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Planetarium Music - Traditional Psychedelic Electronic Music (Planet 2)

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Artist: Planetarium Music

Album: Traditional Psychedelic Electronic Music (Planet 2)

Label: Strange Attractors Audio House

Review date: Jun. 1, 2002

You amble into a moody, circular cavern. Dark yellow house lights bounce off dust that probably contains flakes of skin from people that knew your folks before they knew each other. You punch the glowing red button beside the double doors. The house lights drop. Ten orbs, attached to the ceiling, spring to illuminated life, powered by interior bulbs, visible through their skin. You’re not sure what these orbs are made of. Plastic? Rubber? Thin paper? With a good running jump, you could knock one down. Yet, out of a fucked respect for this sort of obsolescence, you don’t. Ancient machinery groans and awakens, moving the nine peripheral orbs around the biggest, yellow one in the center. A soothing, pastel ‘50s Guy voice educates you on the solar system. The planet of the month is the recently discovered Pluto. Cheesy, sublime synth drones buoy the layman’s lecture. You begin to make out. With a vengeance.

Many such old school planetariums, like many the world’s remaining Intellivision consoles, have fallen beyond disrepair. They have nothing in common with the overwrought laser shows that’ve come since. They bear no resemblance, beyond the deeply abstract, to anything that actually exists. Out there. Thus, they set a scene unto itself. A room to get lost in.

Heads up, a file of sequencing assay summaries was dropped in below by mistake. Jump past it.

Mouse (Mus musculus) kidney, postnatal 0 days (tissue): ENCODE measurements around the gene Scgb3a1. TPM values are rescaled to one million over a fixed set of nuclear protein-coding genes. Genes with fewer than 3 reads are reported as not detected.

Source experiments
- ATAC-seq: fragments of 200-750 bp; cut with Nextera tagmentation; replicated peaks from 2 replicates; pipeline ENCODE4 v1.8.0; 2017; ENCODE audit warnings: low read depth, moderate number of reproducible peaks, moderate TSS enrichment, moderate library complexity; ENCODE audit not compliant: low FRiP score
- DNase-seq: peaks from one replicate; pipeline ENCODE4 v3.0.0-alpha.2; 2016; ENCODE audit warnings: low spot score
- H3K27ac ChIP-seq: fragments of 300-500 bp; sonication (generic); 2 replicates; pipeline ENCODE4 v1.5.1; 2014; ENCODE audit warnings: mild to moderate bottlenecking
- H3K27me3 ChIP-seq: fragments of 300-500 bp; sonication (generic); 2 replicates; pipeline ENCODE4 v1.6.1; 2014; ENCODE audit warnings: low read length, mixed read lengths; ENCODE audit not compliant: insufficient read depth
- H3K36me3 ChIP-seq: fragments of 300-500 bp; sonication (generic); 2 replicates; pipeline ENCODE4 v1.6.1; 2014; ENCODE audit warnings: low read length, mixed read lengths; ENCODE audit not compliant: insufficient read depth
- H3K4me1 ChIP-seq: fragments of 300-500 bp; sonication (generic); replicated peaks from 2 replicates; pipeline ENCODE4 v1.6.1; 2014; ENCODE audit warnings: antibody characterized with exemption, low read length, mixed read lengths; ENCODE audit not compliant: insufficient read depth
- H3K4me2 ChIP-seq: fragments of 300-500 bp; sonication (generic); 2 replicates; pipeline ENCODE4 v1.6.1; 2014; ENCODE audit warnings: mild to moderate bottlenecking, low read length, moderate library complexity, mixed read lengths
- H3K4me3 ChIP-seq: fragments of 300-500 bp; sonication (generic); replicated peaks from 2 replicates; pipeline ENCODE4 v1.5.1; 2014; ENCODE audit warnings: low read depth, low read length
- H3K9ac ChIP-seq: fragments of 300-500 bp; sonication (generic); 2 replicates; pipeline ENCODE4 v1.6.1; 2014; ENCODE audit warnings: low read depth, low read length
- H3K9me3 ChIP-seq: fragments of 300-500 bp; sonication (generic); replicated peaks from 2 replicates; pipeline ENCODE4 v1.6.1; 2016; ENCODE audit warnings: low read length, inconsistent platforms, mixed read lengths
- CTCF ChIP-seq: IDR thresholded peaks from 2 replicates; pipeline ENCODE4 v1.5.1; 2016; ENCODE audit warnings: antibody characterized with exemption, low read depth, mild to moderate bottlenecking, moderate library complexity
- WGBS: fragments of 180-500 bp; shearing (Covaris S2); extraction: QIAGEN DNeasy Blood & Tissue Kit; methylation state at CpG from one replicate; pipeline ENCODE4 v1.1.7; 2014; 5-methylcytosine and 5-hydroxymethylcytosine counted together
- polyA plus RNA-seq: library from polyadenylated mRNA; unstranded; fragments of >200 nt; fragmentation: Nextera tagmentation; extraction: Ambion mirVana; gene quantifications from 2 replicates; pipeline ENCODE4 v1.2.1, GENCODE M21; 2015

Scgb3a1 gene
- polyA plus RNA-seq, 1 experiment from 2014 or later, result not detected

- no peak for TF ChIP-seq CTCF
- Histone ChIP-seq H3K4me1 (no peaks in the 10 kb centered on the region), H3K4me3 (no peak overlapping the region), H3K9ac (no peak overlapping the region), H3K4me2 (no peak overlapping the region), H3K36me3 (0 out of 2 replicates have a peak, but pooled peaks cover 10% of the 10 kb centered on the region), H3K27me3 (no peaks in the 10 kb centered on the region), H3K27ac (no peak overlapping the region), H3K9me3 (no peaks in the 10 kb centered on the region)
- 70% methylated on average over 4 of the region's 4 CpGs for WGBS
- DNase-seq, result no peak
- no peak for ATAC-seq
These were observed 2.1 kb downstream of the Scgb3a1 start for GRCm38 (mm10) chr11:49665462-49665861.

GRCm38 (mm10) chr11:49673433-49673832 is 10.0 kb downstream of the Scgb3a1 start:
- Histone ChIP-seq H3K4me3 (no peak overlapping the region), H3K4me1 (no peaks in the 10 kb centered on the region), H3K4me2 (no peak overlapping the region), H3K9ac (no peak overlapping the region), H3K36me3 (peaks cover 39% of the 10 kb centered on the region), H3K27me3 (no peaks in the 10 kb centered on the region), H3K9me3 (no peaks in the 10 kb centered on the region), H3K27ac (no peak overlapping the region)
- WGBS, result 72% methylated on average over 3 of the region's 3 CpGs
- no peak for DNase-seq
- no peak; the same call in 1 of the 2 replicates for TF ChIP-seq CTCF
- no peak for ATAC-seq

Citing Tangerine Dream as an influence, Alex Bundy plays the sort of drawling, oozing, beatless psychedelia that could care less for breakbeats or samples - the sort you still might hear in the most run down of planetariums. This is the second disc his fascination with obsolete electronics has spawned; Planet 1 is out of print. He might burn you a copy, if you ask politely. In the writings on his website, he seems like a prince of a fellow. And you would be, too, if soaking in this sort of bliss, out of time and out of body, was your hobby. It’s proto-chill, conjuring memories of the days when proto-chill was cheap therapy for introverted stoners. More acid than ecstasy, but not quite either. The new age hadn’t barged in yet, and, judging from the pained, paranoid edge to some of this stuff (“Another World” and “Annual” in particular), Bundy still hasn’t heard the bad news. It ain’t total narcosis. It sure as shit ain’t “urban.” Solo escapism. For those who aren’t interested in peering through the telescope.

And yet, even in here, you know that there’s life inside and out of this cave. Creepy, squiggly, incandescent life. Beautiful life. The oscillating hum of “Tribute” won’t let you forget it. Plastic but pretty; it feels like pushing the button that lights up the swimming pool on the scale model of campus in the planetarium lobby. Life is easier to live with, in here.

As contempo entertainment becomes more and more vivid, Bundy represents those of us that ache for abstraction. And feel that, at least occasionally, things are prettiest (if not too beautiful) in their most abstract mode.

By Emerson Dameron

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